Changes to Benefits
Over the last few years, our tenants have been affected by many changes to benefits. These include brand new benefits such as Universal Credit and Personal Independence Payment.
We have also seen changes to existing benefits such as Housing Benefit that may mean you no longer qualify or get less benefit. . More changes will continue to be introduced in the future.
It is very important that you make sure you are equipped to deal with these changes. Our Rent and Payment Team are here to help you - please get in touch with our team on 0800 027 7769.
These changes do not affect single tenants who are beyond working age, that is, those people who are eligible for pension credit or state retirement pension . If you are part of a couple where one is pension age and one is working age, you may be asked to claim universal credit as a couple which could make you worse off.
There is a limited time you can still make a joint claim for pension credit. We will update this information when we know more.
Important changes you need to be aware of:
Universal Credit from 16th May 2018
Universal Credit is a single benefit payment which will replace a number of existing benefits
From 16th May 2018 anybody claiming benefits in Rochdale, Middleton and Heywood aged between 18 and 60 will only be able to claim Universal Credit. You won’t be able to claim benefits like:
- Jobseeker’s Allowance
- Employment Support Allowance
- Income Support
- Housing Benefit
- Child and Working Tax Credit.
The only exception will be if you have more than three children. In this case you can’t claim Universal Credit until 2019 and should claim the benefits above if you need to.
Instead of Housing Benefit, an amount for your rent will be paid directly to you through Universal Credit if you are entitled This will be shown on your Universal Credit letter as a Housing Element.
This means you will have to make arrangements to pay your rent to RBH. Like Housing Benefit, certain charges in your rent such as water are not covered by Universal Credit. You will need to pay this yourself from your personal money.
You will receive Universal Credit monthly in arrears.
Some of our tenants are already claiming Universal Credit after a trial was introduced in Rochdale Borough. If this applies to you, you will simply remain on Universal Credit if you are still entitled.
If you are claiming older benefits, you will remain on these until 2019. After this, the government plans to gradually move everybody eligible onto Universal Credit. This could take a few years and we do not yet have a clear timetable.
You will have to claim Universal Credit if you are claiming an older benefit which stops after May 2018. This could affect you, for example. If you have found work as a Jobseeker but lose your job after May.
For more information on Universal Credit including how to claim please click here.
What if I need to claim now?
If you are making a claim before May 2018, you will need to claim the older type of benefits. Click here for more information.
Universal Credit and help with rent for 18-21 olds
From 1st April 2017, people aged between 18-21 years old will generally not be eligible for help with their rent when making a new claim Universal Credit. If you are affected, you will also usually not be able to claim Housing Benefit... (Recent amendments to regulation will mean that 18-21 will qualify for help with their rent but we do not have a date yet)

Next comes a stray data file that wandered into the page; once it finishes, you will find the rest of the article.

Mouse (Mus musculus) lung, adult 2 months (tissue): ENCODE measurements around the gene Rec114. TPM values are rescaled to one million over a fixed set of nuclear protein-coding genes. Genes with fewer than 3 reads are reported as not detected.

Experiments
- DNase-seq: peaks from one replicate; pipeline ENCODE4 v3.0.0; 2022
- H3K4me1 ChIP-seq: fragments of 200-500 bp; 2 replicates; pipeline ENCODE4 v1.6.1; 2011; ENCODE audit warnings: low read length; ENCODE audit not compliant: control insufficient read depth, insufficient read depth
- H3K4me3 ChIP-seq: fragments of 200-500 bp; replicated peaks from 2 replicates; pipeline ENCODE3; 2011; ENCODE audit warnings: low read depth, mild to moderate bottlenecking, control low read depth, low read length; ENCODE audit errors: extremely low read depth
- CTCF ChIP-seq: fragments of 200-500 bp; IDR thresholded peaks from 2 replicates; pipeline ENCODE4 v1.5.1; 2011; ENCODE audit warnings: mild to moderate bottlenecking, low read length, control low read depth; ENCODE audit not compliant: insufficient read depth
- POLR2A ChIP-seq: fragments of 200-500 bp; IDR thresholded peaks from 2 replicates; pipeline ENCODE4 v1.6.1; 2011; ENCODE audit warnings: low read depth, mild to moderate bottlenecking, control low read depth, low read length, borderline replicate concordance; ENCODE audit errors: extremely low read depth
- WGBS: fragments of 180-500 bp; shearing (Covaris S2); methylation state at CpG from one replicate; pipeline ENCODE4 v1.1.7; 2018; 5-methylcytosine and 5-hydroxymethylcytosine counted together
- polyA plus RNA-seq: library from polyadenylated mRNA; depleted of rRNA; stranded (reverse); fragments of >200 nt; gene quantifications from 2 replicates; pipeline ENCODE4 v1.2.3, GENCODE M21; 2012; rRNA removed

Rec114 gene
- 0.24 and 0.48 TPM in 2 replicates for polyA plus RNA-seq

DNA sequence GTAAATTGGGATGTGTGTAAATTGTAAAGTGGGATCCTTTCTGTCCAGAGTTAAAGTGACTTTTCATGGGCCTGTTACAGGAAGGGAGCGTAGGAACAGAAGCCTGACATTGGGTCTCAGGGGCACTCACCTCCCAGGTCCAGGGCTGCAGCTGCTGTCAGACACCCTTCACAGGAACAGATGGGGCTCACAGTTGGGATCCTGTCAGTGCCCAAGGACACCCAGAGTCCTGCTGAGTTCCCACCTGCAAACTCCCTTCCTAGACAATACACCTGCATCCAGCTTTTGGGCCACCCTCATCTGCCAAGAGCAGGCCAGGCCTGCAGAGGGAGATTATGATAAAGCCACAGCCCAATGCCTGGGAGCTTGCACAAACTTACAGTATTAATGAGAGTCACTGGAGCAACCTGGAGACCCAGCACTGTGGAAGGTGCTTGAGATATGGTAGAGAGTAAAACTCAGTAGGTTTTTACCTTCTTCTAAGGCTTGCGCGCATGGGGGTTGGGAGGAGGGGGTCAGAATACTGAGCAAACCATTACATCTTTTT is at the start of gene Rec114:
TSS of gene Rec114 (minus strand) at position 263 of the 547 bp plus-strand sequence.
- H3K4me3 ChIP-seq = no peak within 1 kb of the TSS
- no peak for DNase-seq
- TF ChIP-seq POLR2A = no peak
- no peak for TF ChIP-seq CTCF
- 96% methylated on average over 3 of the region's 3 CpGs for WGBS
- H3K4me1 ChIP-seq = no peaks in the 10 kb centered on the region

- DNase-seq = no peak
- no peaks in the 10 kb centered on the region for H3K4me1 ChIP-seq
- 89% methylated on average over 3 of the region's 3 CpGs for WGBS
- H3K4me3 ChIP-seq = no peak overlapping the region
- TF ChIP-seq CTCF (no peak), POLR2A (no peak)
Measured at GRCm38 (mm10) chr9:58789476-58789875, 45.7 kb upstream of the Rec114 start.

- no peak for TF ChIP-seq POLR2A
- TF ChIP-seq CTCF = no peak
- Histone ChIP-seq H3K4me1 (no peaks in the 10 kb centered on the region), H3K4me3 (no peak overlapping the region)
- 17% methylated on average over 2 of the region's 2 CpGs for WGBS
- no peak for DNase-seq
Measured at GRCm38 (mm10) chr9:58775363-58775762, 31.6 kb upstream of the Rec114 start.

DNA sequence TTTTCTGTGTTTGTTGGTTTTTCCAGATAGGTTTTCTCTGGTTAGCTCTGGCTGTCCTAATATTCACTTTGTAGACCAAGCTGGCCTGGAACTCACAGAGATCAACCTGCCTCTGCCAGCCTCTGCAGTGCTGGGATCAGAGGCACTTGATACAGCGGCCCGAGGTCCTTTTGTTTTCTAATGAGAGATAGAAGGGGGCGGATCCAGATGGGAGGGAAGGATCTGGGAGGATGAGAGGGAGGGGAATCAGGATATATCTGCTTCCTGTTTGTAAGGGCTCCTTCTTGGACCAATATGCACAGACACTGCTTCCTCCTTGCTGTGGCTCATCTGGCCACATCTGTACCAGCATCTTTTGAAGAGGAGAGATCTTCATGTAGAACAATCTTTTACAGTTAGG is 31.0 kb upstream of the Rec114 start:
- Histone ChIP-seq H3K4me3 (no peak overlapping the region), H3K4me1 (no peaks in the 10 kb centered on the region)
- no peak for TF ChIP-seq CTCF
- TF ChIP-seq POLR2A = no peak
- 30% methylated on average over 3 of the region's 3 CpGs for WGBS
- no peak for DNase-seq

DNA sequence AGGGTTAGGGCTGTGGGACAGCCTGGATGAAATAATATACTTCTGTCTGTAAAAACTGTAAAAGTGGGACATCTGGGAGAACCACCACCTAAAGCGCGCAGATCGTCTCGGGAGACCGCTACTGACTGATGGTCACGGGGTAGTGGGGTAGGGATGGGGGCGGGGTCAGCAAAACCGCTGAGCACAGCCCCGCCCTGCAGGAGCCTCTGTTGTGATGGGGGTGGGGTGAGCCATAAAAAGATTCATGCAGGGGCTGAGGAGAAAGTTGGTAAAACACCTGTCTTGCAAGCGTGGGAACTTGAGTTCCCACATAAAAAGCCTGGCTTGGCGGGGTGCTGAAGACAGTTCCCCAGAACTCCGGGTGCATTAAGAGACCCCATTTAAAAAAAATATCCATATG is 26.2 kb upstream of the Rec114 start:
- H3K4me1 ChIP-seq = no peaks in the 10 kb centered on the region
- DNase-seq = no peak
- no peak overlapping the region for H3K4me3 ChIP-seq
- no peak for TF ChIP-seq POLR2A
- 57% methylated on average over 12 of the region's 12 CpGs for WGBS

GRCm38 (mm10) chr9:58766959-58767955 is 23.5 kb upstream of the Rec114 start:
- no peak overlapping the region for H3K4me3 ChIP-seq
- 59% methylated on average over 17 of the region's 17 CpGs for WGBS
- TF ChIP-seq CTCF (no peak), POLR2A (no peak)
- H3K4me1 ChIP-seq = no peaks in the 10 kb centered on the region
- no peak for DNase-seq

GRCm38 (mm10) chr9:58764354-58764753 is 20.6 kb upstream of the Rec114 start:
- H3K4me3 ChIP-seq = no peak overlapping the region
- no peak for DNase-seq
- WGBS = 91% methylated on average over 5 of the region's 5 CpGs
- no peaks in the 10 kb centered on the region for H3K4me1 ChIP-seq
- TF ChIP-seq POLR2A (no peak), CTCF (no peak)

Some people may be exempt from this such as:
- If you are fleeing domestic abuse
- If you are cannot live with your parents
- If you are vulnerable
- If the DWP decides you do not have to look for any work because you are severely ill or disabled
You can also be exempt if you are working or an apprentice, although this is dependent on you earning a minimum amount. Usually this is 16 hours work per week at the minimum wage.
Existing claims for Universal Credit and Housing Benefit
If you are aged 18-21 and already claiming Universal Credit or Housing Benefit before 1st April, you will continue to be able to get help with your rent. If your claim ends and you have to make a new claim, you will not get help with rent with your new claim.
Under Occupancy Reduction (‘Bedroom Tax’)
Whether you claim Universal Credit or Housing Benefit, since April 2013, all social housing tenants can only receive benefit for the size of home the government thinks they need.
Whilst this has been in place for some years now, our tenants may still find themselves surprised if somebody moves out of their home and they are suddenly affected...
Whilst your rent does not change if this happens, you will get less Housing Benefit or Universal Credit to help pay the rent. This means you will need to pay the difference yourself.
Housing Benefit or Universal Credit is reduced by 14% of eligible rent for households who under occupy by one bedroom and by 25% for those who under occupy by two or more bedrooms
How many bedrooms am I allowed?
You are allowed one bedroom for each of the following:
- An adult (somebody aged over 18)
- A couple (for example, if you have a partner, you and your partner would be allowed one room)
- Any two children of different genders under 10 – for example a brother and sister would be expected to share until one of them reaches 10 years old
- Any two children aged under 16 of the same gender – for example two sisters would be expected to share until one of them turned 16
- Any children aged between 16-18 years old.
Are there any exceptions?
Yes. You can ask the Council to allow you an extra bedroom if either of the following applies:
- If two children cannot share a room due to disability (this can apply if the disability of one child would stop the other getting a proper night’s sleep)
- If you are disabled and a carer has to stay over to provide care for you during the night.
The rules for this can be a little complicated. Our Money Advisors can help – please contact our Rents and Payments team to ask about this if you think this applies
What this means
You will get less Housing Benefit or Universal Credit towards your rent. Therefore you will have to pay more and this means you might struggle to pay your bills. .
What this doesn’t mean